But, it seemed to be taking a little too long. I was starting to wonder if something might be wrong. I saw a grim look on his face. Then he hit us with the bad news. “This is not this car.” (in Spanish).

What is he talking about?! Or course it is this car!

He then showed us the VIN on the registration and then the VIN on the door panel. They did not match up. They weren’t even close! My heart started pounding hard; my fluent Spanish was reduced to dribble and I could not speak.

My husband sat looking at me for answers (he does not speak Spanish). I didn’t have any. I began explaining the whole situation, that we were borrowing the car from my stepfather and that he gave us the title so we would not have any trouble in Mexico, that he has had the car for 22 years, etc. We even found some old insurance cards in the glove compartment that had the correct VIN on them.

The customs official started looking in other places, and pretty soon three guys were on us, looking in all the windows and doors. I felt like I was losing control of the situation and I did not like it at all. I went to the back door to see what the guy back there wanted and told Richard to closely watch the guys up front. After about 15 minutes, several more officials came to check us out. I contined trying to explain the situation. The first guy told me he was going to have to make a report and we needed to follow him. He had our passports and registration; we had no choice. We followed him back north into downtown Nogales.

On the way we discussed what was probably going to happen -- they would arrest Richard, confiscate Winnie and I would be left to figure it all out. I started crying. My husband was truly scared. He said they were probably taking us to the police station right now. We arrived at what looked sort of like a police station, but was more of a sort of central office for customs, etc. The guy told us to wait while he went inside.

I found a phone at a building next door and called my stepfather (Neill) to find out what the heck was going on. Neill said he would make some calls and to call him back. I told him we were in serious trouble and to get me some answers.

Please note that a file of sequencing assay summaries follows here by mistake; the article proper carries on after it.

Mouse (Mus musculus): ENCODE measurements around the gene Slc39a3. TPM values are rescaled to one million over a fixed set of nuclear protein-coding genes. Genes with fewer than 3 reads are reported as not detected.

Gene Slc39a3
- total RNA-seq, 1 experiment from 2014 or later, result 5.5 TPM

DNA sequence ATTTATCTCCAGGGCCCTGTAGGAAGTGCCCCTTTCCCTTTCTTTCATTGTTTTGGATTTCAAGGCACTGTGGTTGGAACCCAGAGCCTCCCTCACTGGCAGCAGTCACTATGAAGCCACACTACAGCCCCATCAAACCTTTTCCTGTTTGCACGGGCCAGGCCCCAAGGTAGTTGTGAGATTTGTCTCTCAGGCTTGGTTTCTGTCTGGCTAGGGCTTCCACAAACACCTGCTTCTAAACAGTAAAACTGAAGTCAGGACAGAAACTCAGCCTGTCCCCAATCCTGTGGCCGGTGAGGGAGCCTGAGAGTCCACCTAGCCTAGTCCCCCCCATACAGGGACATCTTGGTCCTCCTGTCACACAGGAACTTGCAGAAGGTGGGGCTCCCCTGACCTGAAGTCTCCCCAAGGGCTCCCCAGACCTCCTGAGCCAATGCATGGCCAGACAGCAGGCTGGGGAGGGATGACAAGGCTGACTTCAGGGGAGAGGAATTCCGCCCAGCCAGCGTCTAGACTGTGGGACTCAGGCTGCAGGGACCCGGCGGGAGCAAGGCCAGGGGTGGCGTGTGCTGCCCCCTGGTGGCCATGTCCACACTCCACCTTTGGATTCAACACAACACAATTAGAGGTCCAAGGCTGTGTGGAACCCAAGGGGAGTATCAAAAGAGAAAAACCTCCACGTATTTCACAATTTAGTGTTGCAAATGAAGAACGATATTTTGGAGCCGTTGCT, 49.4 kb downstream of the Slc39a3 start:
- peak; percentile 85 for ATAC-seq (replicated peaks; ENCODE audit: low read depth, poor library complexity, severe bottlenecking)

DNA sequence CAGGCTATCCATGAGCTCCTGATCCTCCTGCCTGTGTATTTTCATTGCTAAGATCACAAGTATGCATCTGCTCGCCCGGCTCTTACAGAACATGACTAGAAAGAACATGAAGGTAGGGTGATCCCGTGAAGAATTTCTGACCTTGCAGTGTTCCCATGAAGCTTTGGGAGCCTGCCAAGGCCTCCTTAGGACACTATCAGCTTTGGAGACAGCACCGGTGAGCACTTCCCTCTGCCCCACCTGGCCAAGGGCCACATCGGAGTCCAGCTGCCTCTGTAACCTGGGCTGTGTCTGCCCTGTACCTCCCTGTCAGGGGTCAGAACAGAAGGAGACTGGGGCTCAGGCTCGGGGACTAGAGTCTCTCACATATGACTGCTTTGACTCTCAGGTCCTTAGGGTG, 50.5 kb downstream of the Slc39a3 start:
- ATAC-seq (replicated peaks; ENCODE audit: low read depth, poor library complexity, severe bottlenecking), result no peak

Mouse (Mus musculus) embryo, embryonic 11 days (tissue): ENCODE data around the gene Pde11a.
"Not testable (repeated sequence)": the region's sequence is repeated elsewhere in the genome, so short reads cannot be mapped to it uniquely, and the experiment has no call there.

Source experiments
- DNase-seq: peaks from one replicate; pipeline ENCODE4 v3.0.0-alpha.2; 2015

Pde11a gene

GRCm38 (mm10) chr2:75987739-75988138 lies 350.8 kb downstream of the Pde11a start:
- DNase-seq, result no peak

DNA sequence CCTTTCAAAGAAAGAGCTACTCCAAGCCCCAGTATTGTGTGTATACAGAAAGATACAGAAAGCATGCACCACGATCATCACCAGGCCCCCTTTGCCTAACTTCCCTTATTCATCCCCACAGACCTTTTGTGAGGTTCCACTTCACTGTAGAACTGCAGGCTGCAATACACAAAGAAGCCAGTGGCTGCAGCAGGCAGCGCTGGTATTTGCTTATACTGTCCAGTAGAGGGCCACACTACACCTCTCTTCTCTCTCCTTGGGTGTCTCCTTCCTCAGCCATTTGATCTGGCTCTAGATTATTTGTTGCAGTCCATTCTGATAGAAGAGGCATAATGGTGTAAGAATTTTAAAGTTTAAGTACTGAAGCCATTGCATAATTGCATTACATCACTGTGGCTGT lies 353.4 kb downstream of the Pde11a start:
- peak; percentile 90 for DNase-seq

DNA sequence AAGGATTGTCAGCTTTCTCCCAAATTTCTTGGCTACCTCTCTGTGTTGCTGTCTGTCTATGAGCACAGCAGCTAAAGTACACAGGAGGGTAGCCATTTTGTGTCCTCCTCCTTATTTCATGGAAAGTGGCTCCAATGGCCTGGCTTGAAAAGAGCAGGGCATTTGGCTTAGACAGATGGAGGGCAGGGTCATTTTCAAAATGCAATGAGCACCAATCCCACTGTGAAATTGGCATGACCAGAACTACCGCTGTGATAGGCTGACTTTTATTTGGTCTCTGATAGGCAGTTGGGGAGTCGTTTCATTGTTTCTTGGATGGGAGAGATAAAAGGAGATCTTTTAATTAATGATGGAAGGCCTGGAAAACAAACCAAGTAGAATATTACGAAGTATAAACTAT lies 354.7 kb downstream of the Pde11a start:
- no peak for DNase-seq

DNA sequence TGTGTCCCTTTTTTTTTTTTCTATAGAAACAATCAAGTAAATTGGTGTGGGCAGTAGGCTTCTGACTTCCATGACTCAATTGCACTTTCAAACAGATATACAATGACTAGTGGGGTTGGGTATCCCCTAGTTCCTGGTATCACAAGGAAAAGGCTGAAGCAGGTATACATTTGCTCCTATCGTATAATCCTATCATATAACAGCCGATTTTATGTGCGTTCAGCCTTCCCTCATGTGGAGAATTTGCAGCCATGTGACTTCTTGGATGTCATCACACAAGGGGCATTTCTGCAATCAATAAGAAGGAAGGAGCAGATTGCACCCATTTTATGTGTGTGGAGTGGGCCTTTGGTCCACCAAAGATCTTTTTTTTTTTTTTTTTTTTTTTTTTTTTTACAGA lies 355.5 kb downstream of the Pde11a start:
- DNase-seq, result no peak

The official returned and said he was new to the job. He had evidently taken us to the wrong place and we were to follow him again. We went down what appeared to be the busiest street in Nogales, and the one with the biggest potholes. It was hell trying to follow these guys, plus we got sideswiped along the way. They led us back onto the main carretara and back again to the first customs place, just a few miles from the border.

We went into another office and the official explained the situation to the head guy there. Listening to him, I was slightly impressed that he gave a very accurate description of the situation, including everything that I had said.

Of course I very politely put in my two cents also, just to reiterate our INNOCENCE!
The head guy handed the first official a clipboard with a form on it and sent us out to the motorhome. When I glanced at the form I saw the words "Inventario de Coche" at the top...What was going on!? He said they were probably going to confiscate the vehicle and his job was to take an inventory of it. Panic set in.

Rich stayed with the guy as they went through Winnie, while I found another phone across the street and called Neill and my Mom. They could tell I was scared. I was trying to hold back the tears; I did not want my Mom to freak out. Neill had called the DMV. They told him that these types of vehicles have 2 VINs, one from the chassis maker and one from Winnebago. Also, there are three places on the vehicle that this Winnebago number could be: on the dash, behind the right rear wheel and on the engine block.